Some garage door fitters were daft enough with my dads house to fit an electric door to garage without manual controls with no side doors and consumer unit inside the garage. So mistakes are made.
     
  15. askman

    askman

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    Thanks for the input so far all.

    Perhaps I should have been clearer: I know that this isn't a statutory requirement under the BS, but I'd like to have some sort of isolation - even if just for the oven, microwave and hob for my peace of mind as much as anything. I'll check through the manufacturers' literature to see what they state is required.

    My CU is in the cupboard under the stairs which is accessed from the kitchen so maybe I will settle for switched sockets and further isolation from the board instead of dedicated switches in the kitchen.
     
  16. ericmark

    ericmark

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    One we don't know if it is TN and two neutral earth faults do need some method to remove the fault, we are told the supply must be split into circuits however it seems people don't consider a RCD to form a circuit, it is a current controlled device so technically it does form a circuit and in the sprite of the regulations we know we should ensure a fault with one circuit will not stop another from working, however I had to stop the electrician wiring up this house from putting the sub consumer unit from kitchen on to the RCD in the main consumer unit, had I not stopped him all this house would have been on two circuits, as it is there are 6 RCD protected circuits.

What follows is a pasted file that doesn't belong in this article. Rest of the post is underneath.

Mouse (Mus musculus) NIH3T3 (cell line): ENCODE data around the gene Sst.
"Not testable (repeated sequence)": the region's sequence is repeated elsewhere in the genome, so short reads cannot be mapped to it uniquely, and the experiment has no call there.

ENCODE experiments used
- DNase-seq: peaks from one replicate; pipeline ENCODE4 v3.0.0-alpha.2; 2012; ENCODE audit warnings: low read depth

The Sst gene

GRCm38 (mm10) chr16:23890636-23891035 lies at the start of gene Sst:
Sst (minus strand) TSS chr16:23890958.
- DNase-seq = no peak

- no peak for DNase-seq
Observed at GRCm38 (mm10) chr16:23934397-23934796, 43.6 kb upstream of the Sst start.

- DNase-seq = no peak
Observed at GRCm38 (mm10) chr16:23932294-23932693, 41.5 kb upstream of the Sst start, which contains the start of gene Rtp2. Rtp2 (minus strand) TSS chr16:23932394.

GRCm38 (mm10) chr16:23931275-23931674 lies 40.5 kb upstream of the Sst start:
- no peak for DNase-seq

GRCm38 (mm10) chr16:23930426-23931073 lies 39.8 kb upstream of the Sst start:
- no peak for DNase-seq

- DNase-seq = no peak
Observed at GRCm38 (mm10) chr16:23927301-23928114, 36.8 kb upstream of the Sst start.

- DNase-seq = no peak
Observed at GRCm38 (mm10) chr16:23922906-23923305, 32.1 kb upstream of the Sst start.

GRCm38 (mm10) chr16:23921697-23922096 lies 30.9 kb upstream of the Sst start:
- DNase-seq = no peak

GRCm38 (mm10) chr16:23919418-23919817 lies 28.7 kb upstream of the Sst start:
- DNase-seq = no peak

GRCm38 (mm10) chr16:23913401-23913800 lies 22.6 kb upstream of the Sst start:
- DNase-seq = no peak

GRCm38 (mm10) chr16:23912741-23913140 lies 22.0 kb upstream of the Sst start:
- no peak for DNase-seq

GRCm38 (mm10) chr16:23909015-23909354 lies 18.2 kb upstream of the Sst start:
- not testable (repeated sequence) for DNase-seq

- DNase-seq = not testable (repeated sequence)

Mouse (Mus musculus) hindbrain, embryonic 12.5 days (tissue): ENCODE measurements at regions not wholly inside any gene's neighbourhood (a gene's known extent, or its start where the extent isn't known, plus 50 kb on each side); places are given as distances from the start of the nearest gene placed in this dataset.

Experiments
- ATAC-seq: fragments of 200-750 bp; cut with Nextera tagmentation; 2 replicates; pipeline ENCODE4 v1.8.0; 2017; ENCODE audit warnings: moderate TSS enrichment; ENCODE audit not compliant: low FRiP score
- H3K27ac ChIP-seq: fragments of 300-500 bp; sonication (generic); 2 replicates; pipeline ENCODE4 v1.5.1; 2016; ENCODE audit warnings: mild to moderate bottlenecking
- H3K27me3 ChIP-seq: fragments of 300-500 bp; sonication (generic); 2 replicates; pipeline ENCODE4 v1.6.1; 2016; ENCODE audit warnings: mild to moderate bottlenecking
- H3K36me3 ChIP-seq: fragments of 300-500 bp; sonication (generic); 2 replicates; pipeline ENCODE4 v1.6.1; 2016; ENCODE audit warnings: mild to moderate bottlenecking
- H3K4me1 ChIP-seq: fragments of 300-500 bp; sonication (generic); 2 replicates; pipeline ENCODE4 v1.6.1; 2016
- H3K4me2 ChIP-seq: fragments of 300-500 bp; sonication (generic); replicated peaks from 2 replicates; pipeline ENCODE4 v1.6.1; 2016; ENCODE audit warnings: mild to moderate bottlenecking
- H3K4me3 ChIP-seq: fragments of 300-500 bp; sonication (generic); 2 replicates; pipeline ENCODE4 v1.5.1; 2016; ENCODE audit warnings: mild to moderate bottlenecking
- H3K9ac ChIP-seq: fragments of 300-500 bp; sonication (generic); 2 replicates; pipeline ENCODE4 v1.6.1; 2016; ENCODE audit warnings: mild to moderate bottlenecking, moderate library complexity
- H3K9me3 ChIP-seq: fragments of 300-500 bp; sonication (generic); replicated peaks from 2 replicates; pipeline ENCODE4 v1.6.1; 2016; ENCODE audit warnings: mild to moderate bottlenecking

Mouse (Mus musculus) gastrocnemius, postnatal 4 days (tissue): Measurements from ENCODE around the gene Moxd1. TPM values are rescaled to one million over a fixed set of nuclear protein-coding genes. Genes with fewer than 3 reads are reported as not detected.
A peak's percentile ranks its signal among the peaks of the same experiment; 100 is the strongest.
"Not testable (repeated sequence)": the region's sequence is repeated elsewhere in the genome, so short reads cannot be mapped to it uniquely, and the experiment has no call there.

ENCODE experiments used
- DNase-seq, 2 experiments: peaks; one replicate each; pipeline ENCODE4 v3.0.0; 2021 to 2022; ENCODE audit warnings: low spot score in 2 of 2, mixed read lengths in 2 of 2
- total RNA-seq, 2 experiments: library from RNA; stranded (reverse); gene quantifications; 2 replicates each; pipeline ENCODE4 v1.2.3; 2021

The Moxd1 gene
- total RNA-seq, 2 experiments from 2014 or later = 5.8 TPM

It is all too easy for us to look at our own house and say yes that's OK as it would be in our house, there are houses where to turn off MCB's and RCD's you have to leave house and re-enter by another door.
     
  17. JohnW2

    JohnW2

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    Not, I think, in terms of the BS7671 definition of "a circuit", which talks in terms of protection of an assembly of electrical equipment against overcurrent by the same device - and I really don't think that many people would say that an RCD 'protects against overcurrent' (even though it operates when the residual current exceeds a certain value), would they?

    Kind Regards, John